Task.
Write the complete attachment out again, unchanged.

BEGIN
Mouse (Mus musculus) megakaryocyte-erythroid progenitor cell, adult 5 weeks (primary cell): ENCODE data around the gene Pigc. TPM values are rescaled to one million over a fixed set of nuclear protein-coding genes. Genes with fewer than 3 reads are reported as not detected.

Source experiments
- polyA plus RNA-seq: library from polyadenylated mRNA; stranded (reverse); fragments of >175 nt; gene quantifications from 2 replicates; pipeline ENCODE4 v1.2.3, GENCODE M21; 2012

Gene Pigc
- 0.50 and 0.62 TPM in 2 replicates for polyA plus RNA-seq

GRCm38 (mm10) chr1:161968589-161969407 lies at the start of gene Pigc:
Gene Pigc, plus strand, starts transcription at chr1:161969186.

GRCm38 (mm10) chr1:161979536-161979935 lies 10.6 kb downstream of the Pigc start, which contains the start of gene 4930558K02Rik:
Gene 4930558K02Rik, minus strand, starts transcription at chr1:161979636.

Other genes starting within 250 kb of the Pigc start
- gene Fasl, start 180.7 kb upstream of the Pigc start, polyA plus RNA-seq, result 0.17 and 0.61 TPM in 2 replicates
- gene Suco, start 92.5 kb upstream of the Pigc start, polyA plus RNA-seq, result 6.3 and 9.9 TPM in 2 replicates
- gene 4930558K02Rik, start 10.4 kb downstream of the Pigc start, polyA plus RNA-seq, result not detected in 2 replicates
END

Mouse (Mus musculus) megakaryocyte-erythroid progenitor cell, adult 5 weeks (primary cell): ENCODE data around the gene Pigc. TPM values are rescaled to one million over a fixed set of nuclear protein-coding genes. Genes with fewer than 3 reads are reported as not detected.

Source experiments
- polyA plus RNA-seq: library from polyadenylated mRNA; stranded (reverse); fragments of >175 nt; gene quantifications from 2 replicates; pipeline ENCODE4 v1.2.3, GENCODE M21; 2012

Gene Pigc
- 0.50 and 0.62 TPM in 2 replicates for polyA plus RNA-seq

GRCm38 (mm10) chr1:161968589-161969407 lies at the start of gene Pigc:
Gene Pigc, plus strand, starts transcription at chr1:161969186.

GRCm38 (mm10) chr1:161979536-161979935 lies 10.6 kb downstream of the Pigc start, which contains the start of gene 4930558K02Rik:
Gene 4930558K02Rik, minus strand, starts transcription at chr1:161979636.

Other genes starting within 250 kb of the Pigc start
- gene Fasl, start 180.7 kb upstream of the Pigc start, polyA plus RNA-seq, result 0.17 and 0.61 TPM in 2 replicates
- gene Suco, start 92.5 kb upstream of the Pigc start, polyA plus RNA-seq, result 6.3 and 9.9 TPM in 2 replicates
- gene 4930558K02Rik, start 10.4 kb downstream of the Pigc start, polyA plus RNA-seq, result not detected in 2 replicates